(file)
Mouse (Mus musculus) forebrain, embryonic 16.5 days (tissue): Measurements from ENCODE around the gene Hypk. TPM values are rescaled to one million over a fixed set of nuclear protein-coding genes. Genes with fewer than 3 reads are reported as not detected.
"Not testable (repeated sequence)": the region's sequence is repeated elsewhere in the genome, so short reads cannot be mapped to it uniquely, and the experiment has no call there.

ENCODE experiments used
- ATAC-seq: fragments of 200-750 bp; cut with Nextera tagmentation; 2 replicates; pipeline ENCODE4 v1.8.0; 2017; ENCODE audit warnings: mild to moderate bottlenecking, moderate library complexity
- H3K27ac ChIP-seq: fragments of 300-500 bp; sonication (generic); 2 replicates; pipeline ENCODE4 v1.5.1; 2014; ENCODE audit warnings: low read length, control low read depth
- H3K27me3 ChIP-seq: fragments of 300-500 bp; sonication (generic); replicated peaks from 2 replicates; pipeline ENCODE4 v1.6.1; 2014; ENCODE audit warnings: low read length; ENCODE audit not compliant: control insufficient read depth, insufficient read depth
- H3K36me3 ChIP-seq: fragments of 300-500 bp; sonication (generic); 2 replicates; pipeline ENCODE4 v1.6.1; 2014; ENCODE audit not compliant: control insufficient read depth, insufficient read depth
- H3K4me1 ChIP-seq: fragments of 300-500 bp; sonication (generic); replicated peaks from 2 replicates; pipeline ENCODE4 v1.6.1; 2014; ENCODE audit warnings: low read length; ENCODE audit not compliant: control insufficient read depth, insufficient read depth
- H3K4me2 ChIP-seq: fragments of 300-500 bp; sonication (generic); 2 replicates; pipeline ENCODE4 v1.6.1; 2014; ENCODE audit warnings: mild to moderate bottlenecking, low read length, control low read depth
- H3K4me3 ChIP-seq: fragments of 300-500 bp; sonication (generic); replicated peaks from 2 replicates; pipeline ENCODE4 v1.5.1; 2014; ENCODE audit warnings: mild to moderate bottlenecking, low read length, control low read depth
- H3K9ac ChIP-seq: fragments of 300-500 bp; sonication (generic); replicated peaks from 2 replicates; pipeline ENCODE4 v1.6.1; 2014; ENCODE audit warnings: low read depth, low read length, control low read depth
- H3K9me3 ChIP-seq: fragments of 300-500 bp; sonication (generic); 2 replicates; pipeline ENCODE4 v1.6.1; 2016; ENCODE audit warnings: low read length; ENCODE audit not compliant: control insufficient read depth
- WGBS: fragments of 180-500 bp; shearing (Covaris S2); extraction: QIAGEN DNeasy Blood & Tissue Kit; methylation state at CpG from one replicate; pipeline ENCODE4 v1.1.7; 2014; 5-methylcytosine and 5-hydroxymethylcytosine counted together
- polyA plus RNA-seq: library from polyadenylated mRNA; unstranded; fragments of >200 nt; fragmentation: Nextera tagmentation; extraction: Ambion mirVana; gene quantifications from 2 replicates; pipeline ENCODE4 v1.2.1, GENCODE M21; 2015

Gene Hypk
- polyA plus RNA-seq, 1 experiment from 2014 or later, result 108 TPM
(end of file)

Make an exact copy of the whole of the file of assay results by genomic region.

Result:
Mouse (Mus musculus) forebrain, embryonic 16.5 days (tissue): Measurements from ENCODE around the gene Hypk. TPM values are rescaled to one million over a fixed set of nuclear protein-coding genes. Genes with fewer than 3 reads are reported as not detected.
"Not testable (repeated sequence)": the region's sequence is repeated elsewhere in the genome, so short reads cannot be mapped to it uniquely, and the experiment has no call there.

ENCODE experiments used
- ATAC-seq: fragments of 200-750 bp; cut with Nextera tagmentation; 2 replicates; pipeline ENCODE4 v1.8.0; 2017; ENCODE audit warnings: mild to moderate bottlenecking, moderate library complexity
- H3K27ac ChIP-seq: fragments of 300-500 bp; sonication (generic); 2 replicates; pipeline ENCODE4 v1.5.1; 2014; ENCODE audit warnings: low read length, control low read depth
- H3K27me3 ChIP-seq: fragments of 300-500 bp; sonication (generic); replicated peaks from 2 replicates; pipeline ENCODE4 v1.6.1; 2014; ENCODE audit warnings: low read length; ENCODE audit not compliant: control insufficient read depth, insufficient read depth
- H3K36me3 ChIP-seq: fragments of 300-500 bp; sonication (generic); 2 replicates; pipeline ENCODE4 v1.6.1; 2014; ENCODE audit not compliant: control insufficient read depth, insufficient read depth
- H3K4me1 ChIP-seq: fragments of 300-500 bp; sonication (generic); replicated peaks from 2 replicates; pipeline ENCODE4 v1.6.1; 2014; ENCODE audit warnings: low read length; ENCODE audit not compliant: control insufficient read depth, insufficient read depth
- H3K4me2 ChIP-seq: fragments of 300-500 bp; sonication (generic); 2 replicates; pipeline ENCODE4 v1.6.1; 2014; ENCODE audit warnings: mild to moderate bottlenecking, low read length, control low read depth
- H3K4me3 ChIP-seq: fragments of 300-500 bp; sonication (generic); replicated peaks from 2 replicates; pipeline ENCODE4 v1.5.1; 2014; ENCODE audit warnings: mild to moderate bottlenecking, low read length, control low read depth
- H3K9ac ChIP-seq: fragments of 300-500 bp; sonication (generic); replicated peaks from 2 replicates; pipeline ENCODE4 v1.6.1; 2014; ENCODE audit warnings: low read depth, low read length, control low read depth
- H3K9me3 ChIP-seq: fragments of 300-500 bp; sonication (generic); 2 replicates; pipeline ENCODE4 v1.6.1; 2016; ENCODE audit warnings: low read length; ENCODE audit not compliant: control insufficient read depth
- WGBS: fragments of 180-500 bp; shearing (Covaris S2); extraction: QIAGEN DNeasy Blood & Tissue Kit; methylation state at CpG from one replicate; pipeline ENCODE4 v1.1.7; 2014; 5-methylcytosine and 5-hydroxymethylcytosine counted together
- polyA plus RNA-seq: library from polyadenylated mRNA; unstranded; fragments of >200 nt; fragmentation: Nextera tagmentation; extraction: Ambion mirVana; gene quantifications from 2 replicates; pipeline ENCODE4 v1.2.1, GENCODE M21; 2015

Gene Hypk
- polyA plus RNA-seq, 1 experiment from 2014 or later, result 108 TPM